Clarksville Therapist Polly Coe, who has worked extensively with soldiers and their families between and during deployments, discussed the interview after reading its transcript.
This is a sadly typical story. Soldiers do change during war, because how they cope tends to be individualist, isolating, not reaching out to others. So they lose or forget the skills they may have developed in the marriage to support each other. He returns ‘an island’ not needing anyone and resentful of anyone needing him. The wife and kids feel more and more distant from him until the marriage ends. Many soldiers return angry and are unable to let the anger go when they see wife and family. Others return totally unemotional, having cut off all feeling to survive the war. So the wife sees an automoton, not a human being. Marriages are falling apart left and right.
After the second deployment to Iraq, marriages of 15-20 years were failing. I hate to think what will happen after this third deployment. I think that this war also damages the souls of many soldiers, but we have no information on that. The Army is admitting to considerable more PTSD than in the past, and, finally, TBI (Traumatic Brain Injury – essentially like Shaken Baby Syndrome), which they are just beginning to treat somewhat experimentally.
The Army says that going to war is ‘just a job’ and that is how soldiers see killing the enemy. However, I see soldiers for whom that is not the case, soldiers who are changed forever by the killing of other human beings or by the hatred required to shoot their guns at the ‘hajis.’ The families and friends see the changes in them, but the Army denies this as damage. Real men, soldiers, are evidently supposed to suck it up and kill on demand without a conscience, without feelings. Are we making morally dead sociopaths out of young men? Long range, this damage may be as destructive to our American society as the financial burden of treating the injured.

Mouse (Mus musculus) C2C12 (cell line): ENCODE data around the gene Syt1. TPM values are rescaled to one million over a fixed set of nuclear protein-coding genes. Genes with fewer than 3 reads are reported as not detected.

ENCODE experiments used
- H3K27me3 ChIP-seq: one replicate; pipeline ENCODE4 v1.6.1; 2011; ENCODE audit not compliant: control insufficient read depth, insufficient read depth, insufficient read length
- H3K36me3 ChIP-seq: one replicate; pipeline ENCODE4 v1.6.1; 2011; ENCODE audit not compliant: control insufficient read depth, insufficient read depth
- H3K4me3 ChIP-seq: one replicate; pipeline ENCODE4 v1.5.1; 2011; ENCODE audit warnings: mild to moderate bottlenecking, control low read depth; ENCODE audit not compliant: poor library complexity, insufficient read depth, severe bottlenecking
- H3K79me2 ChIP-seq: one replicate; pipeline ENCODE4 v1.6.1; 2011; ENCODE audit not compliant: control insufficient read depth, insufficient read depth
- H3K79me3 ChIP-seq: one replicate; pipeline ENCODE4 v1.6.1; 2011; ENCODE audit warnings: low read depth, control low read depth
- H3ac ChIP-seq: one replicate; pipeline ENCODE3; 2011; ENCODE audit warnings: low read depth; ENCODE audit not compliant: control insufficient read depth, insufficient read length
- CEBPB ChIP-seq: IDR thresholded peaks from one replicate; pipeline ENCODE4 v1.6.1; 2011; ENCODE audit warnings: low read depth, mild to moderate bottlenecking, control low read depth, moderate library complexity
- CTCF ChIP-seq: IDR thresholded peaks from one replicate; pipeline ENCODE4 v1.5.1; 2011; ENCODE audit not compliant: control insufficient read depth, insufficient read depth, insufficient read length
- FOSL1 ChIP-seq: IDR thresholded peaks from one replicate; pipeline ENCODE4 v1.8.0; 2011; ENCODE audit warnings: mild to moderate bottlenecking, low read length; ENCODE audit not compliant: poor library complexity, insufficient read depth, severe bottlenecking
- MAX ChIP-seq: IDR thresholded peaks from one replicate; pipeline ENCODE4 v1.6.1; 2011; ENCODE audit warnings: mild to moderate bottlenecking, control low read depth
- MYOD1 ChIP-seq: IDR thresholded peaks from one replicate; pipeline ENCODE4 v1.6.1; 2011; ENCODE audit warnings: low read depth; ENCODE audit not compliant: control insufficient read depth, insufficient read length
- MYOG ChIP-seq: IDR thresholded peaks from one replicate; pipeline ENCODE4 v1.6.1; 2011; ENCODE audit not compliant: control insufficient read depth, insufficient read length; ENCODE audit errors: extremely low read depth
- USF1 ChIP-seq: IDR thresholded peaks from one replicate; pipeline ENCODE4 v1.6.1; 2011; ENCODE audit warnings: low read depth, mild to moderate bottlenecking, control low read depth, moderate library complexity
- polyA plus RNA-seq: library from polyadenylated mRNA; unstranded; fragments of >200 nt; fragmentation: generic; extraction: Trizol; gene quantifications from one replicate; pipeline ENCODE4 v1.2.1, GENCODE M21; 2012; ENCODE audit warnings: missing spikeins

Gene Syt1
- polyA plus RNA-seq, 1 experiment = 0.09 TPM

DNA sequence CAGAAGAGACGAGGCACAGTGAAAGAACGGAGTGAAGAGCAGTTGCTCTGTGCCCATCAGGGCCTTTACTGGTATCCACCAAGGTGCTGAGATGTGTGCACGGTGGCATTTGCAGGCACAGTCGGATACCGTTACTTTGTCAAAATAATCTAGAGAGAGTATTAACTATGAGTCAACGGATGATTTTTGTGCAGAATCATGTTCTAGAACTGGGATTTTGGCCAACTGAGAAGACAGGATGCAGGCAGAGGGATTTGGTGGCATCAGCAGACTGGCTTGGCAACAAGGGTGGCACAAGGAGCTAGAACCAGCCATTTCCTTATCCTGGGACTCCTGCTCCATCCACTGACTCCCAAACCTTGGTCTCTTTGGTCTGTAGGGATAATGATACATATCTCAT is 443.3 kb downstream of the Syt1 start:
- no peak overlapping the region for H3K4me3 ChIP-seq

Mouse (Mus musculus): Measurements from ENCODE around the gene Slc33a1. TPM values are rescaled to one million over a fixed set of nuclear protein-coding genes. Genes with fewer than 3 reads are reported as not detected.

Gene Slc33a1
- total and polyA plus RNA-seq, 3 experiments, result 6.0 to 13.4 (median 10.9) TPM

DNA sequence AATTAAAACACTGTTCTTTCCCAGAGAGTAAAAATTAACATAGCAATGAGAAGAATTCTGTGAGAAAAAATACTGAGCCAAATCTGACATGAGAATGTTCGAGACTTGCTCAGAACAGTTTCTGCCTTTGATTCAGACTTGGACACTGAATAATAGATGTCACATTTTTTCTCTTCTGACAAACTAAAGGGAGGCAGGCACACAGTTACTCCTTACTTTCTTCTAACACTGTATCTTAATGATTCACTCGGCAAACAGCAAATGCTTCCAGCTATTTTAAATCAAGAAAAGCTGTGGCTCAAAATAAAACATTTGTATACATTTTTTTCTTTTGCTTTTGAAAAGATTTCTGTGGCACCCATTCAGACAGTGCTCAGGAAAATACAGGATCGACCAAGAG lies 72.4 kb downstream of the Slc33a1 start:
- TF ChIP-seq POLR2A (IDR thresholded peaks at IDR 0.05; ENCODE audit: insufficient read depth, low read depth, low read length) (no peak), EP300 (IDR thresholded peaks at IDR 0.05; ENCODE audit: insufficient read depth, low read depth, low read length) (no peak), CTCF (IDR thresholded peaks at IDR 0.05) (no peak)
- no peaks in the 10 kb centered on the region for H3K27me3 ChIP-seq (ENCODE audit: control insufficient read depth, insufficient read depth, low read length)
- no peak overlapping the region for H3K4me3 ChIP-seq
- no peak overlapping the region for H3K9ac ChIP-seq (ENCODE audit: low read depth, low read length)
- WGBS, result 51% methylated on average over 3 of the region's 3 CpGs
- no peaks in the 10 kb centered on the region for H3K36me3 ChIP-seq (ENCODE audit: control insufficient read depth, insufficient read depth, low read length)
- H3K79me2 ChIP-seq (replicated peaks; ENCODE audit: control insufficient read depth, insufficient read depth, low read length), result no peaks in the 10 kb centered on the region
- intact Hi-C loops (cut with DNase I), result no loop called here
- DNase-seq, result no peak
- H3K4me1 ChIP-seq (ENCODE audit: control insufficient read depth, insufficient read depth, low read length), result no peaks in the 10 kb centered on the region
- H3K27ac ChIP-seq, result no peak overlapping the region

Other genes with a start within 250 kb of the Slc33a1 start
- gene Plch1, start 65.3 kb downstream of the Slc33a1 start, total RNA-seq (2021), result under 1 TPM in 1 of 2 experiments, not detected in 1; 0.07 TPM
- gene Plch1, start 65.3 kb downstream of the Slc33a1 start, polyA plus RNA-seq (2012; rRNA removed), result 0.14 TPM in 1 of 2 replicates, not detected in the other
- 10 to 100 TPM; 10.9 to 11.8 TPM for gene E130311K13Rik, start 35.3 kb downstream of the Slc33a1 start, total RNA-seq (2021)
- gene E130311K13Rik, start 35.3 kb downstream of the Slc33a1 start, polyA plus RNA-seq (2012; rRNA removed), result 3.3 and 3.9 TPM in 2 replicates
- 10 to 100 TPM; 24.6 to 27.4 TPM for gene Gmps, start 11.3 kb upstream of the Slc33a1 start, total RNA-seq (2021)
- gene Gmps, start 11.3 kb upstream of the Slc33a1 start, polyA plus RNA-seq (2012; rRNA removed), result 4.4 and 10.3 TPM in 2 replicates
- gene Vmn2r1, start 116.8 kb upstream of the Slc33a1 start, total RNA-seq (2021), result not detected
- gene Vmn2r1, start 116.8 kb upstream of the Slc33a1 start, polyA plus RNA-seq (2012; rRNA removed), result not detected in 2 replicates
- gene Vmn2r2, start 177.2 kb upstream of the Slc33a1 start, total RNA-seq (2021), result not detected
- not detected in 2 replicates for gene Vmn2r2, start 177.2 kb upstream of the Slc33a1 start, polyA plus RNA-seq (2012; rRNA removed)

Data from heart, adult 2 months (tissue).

Author’s Note: Shelly has, but her husband refuses, to seek marriage counseling. He filed for divorce this summer. Shelly says that if he hadn’t filed for divorce, she would have, eventually. They still look good on the outside as a couple, with no fighting and arguing in public.
Shelly’s Note: I cannot stress how important the Family Readiness Group is to many, many spouses and families and as a whole the system is invaluable. As an asset for military spouses, the women volunteers offer networking and a social outlet and they organize functions. They help direct spouses to ANY kind of assistance they may need during a deployment from helping with financial difficulties, counseling, child care, to finding a good mechanic or repair man. The FRG has the resources available to help direct spouses to answers. The FRG is also your key source of information for what is going on with your spouse’s unit.
Fort Campbell also has a Family Readiness Center inside Gate 1 that spouses can utilize should they feel they aren’t getting the help/support they need through their Unit FRG. This is a fairly new facility on Fort Campbell (within a few years). Before the FRG became organized as it is today, military life was extremely difficult for spouses who needed assistance when their soldiers were deployed.